• Type of activities conducted in the facility for each of its food product categories
    • Assurance that the FDA will be allowed to inspect the facility in accordance with the FD&C Act
    • Certification that all information provided is true and accurate and that the one registering the facility is authorized to do so

4. After you submit the required information, the FDA will confirm your registration, contact you to make the necessary verifications and assign a registration number to your facility.

For U.S. agents, the FDA will need to contact the person to verify that they agreed to serve as your U.S. agent. You, your operators, or agents in charge have 30 days to respond to verification requests from the FDA.

The entire registration process can take up to 60 days.

B) Registration Renewal Or Update

You are required to renew your facility’s registration with the FDA every other year. The date is from October 1 to December 31 of each even-numbered year.

Unless you are updating your information, you are not required to resubmit all your registration information when renewing your facility registration.

To update your registration, visit the FDA’s online forms page or request for the form via fax or mail.

C) Suspension Of Registration

The FDA commissioner (and only the FDA commissioner) has full authority to suspend your facility’s registration in the following cases:

  1. Food manufactured, processed, packed, or held at your facility has a reasonable probability of causing serious health issues or death to humans or animals in the US.
  2. The FDA determined that you or the operator know that food manufactured, processed, packed, or held in the facility could cause serious health issues or death to humans or animals.

If your facility is suspended, it can neither import nor export food. Additionally, if you operate within a certain U.S. state, you cannot sell food within or outside that state.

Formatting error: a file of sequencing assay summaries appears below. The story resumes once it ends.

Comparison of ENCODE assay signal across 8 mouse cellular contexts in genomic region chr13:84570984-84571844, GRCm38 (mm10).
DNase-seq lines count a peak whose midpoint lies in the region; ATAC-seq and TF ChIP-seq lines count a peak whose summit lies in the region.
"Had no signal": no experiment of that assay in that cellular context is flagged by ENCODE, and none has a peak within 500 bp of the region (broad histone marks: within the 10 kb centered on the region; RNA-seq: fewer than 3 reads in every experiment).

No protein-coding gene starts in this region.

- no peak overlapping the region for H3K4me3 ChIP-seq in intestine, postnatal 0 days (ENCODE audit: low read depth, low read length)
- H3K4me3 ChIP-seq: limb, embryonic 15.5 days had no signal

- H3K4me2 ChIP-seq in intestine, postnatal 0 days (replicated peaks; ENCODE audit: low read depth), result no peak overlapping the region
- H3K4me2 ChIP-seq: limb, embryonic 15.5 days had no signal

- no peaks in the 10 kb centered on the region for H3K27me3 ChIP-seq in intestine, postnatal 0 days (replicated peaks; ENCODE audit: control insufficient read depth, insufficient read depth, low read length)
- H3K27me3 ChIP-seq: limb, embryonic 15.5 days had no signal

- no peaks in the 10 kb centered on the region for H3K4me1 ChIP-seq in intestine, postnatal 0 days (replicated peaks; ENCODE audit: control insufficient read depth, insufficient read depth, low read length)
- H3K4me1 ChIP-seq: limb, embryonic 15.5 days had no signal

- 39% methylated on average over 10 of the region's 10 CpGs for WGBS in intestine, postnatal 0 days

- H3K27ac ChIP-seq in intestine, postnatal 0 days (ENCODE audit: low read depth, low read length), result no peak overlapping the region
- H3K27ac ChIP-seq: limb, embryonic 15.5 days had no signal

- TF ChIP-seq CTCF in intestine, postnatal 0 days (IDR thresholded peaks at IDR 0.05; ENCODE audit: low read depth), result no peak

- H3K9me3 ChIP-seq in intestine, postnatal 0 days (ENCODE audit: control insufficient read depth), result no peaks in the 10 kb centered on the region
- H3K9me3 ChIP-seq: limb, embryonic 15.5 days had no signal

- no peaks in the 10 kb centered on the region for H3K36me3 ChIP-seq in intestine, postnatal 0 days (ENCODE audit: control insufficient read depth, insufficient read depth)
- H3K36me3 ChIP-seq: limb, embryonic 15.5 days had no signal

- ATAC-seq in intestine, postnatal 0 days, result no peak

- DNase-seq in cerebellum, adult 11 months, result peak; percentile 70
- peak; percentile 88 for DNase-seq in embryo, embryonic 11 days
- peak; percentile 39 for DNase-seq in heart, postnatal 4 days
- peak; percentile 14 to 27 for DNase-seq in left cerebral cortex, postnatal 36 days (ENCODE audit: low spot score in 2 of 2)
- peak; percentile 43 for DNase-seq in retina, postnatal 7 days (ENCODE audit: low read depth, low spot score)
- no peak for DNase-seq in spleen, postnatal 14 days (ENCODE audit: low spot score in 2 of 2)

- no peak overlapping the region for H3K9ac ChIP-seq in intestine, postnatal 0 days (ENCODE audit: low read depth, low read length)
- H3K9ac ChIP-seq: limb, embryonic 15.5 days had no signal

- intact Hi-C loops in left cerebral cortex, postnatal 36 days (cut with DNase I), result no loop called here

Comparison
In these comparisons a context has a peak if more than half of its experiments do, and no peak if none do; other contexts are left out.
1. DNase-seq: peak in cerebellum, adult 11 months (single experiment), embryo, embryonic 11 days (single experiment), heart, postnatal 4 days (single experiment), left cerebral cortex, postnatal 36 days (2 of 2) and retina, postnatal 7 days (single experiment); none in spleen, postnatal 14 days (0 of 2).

D) Failure To Register

There is no fee for registering your facilities or renewing or updating your registration. This means there is no reason not to do it. Refusal to register your facility will only damage your business. The FDA may seize your food products and hold them until you register your facility. You could also end up facing either civil or criminal charges from the government

Use Inventory Management Software To Help You Comply With Regulations

food tracking

The FSMA mandates that all food businesses must have a proper traceability system in place. This system ensures that your business can easily identify the location of a food product in the event of a contamination.

To achieve this, you need to integrate an inventory management software into your food safety plan. Doing so can help your business to gain increased control and visibility over your inventory throughout the supply chain. Furthermore, it will also allow you to access real-time inventory data at any time.

With inventory management software, it would be easy for you to pinpoint the current location of a product, wherever it might be in the supply chain. This is useful in the event of doing a product recall. Initiating an effective recall will not only help you comply with regulations but also maintain public health by preventing the consumption of contaminated food.


Need an effective food traceability system for your business? Sweet’s inventory management software is the perfect tool for you. It can help you streamline and automate your inventory processes. But most of all, it can help you meet legal regulations and guarantee the safety of your food products

To find out how Sweet can help you, request a free demo today.

Looking For Help To Track Your Inventory?

Save time and money by signing up for a free trial of Sweet today!